I'm Liz, and I'm a librarian (duh)

Wednesday, October 31, 2007


In case anyone is interested, I almost made it to November without further mechanical mishap until yesterday, when the brake line in my car sprung a leak. To date, my car is the biggest thing I've ruined in October, so next year I am totally living in a yurt for 31 days. Of course with my luck the yurt will have wireless internet access, so maybe that's not such a good idea. For now, I am hoping that my poor beleaguered husband can fix it in time for me to drive to Canton tomorrow for a meeting. I could try it without the brakes, but I did that last night on my way home from work and it was just a little too much of an adrenaline rush hurtling down 95 at 70 mph in the dark and I'd just as soon not try it again.

Monday, October 29, 2007

Liz 2.0.1

Before I got ready to write this entry I did a little reading online about Library 2.0, because I wanted to get a real definition of what the term means. Probably like everyone else who works as a librarian I get a lot of non-librarian guff from people who think they are funny and say things like, "Librarian, huh? It's all about computers now, soon you'll be out of a job." Har dee har har. It's been ten years now, and that joke is still funny. What I learned from my reading is that Library 2.0 isn't just about technology, it's about the evolution of libraries and how we change in order to stay relevant, which isn't something that just happened with the advent of computers, but has been happening for decades, if not hundreds of years. True, technology means that we change quicker now, but I like the "constant beta" philosophy--try something, and if it doesn't work, or if something better comes along, then nothing is carved in stone and you tweak, or adapt, or totally drop it, whatever. And by the way, as the trucks and trucks of returned books in my department will attest to, books aren't going anywhere either.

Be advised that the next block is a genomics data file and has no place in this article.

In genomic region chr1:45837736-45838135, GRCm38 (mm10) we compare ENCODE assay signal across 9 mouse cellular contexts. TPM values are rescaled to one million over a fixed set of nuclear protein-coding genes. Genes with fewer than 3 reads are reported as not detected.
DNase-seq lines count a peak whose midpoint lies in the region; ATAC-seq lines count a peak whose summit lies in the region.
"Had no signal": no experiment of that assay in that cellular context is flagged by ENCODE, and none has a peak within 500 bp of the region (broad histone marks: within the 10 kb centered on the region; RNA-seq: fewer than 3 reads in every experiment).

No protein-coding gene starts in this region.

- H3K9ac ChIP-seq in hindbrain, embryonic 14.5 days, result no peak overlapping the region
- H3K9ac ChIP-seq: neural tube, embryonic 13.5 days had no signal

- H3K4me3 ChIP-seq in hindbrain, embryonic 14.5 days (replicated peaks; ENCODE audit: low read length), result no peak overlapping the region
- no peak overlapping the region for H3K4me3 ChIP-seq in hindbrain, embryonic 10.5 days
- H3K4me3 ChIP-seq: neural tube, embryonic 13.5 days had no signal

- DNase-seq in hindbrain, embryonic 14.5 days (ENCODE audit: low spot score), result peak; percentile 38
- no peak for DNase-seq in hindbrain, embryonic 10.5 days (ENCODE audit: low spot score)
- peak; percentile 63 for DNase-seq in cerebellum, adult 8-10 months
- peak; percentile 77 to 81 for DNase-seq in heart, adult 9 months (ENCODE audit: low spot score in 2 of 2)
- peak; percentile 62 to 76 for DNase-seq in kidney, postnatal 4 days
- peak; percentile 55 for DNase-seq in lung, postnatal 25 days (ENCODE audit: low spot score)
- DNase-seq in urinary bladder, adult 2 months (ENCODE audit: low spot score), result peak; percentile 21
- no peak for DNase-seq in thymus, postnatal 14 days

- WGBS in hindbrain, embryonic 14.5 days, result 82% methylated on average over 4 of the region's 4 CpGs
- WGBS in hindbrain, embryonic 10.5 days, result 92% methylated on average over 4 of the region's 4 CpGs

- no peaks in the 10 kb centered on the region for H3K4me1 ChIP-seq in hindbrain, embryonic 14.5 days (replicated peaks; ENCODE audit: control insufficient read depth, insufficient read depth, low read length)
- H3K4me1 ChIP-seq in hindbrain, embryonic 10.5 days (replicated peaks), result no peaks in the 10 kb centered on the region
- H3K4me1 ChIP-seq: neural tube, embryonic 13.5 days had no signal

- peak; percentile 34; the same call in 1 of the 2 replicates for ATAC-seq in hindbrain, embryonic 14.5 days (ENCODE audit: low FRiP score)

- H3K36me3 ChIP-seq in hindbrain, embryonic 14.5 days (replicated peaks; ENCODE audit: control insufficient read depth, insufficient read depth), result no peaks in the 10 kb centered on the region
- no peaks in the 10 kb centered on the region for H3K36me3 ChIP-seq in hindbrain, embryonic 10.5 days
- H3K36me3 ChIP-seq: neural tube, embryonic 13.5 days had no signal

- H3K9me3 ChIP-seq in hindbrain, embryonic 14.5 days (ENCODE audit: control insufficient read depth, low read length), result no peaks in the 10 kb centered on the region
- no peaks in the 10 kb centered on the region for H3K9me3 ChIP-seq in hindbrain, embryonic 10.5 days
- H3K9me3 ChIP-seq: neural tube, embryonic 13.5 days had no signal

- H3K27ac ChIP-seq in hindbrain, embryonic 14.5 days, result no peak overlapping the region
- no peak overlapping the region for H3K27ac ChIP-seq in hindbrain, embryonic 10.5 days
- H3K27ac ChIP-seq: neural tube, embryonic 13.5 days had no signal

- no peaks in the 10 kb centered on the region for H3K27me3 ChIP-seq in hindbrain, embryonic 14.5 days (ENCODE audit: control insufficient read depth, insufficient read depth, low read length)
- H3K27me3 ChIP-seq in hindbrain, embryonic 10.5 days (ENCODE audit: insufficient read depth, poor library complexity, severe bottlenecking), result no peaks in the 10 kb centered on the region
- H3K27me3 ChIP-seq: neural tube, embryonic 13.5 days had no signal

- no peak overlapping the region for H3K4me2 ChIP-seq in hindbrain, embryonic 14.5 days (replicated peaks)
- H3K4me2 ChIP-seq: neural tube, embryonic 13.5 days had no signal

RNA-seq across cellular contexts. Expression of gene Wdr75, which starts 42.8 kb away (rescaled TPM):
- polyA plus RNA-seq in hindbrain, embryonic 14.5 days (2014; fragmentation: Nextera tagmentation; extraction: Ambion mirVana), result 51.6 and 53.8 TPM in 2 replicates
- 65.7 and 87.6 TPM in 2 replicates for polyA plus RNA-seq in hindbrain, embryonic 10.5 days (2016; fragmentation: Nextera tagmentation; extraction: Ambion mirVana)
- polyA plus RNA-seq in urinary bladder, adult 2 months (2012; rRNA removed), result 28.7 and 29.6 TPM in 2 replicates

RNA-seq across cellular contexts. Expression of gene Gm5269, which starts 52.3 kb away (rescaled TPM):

Sunday, October 28, 2007

Customized Search Engines

Before getting into these 23 things I had never heard of Rollyo or any other customized search engines, although it definitely makes sense. If you can tell a search engine like google to look for whatever you want, you should also be able to limit that search by telling the search engine exactly where you want it to search. I fooled around a little and set up my own Christmas shopping search engine, where I put all the places I usually go to look for books, video games, toys and kids clothes. Truthfully, I don't know how much I'll use it, but some of the preloaded limited searches Rollyo offered looked more promising. For instance, I liked that I could do a focused search in either health or parenting, which are two kinds of searches I do frequently. Of course I have my own favorites sites to search, but some of these were included in Rollyo's search so I didn't have to jump around from site to site if I didn't see what I wanted on the first try (plus I could always add my sites to theirs). Here's my embarrassing admission for the day: I have been pronouncing Rollyo as "rolly-o" in my head, and it became clear when I looked at the site closely that they would have me say it as "roll yo." I know, it's semantics, but "roll yo" sounds a lot less dorky than "rolly-o." 50 Cent knows what I mean.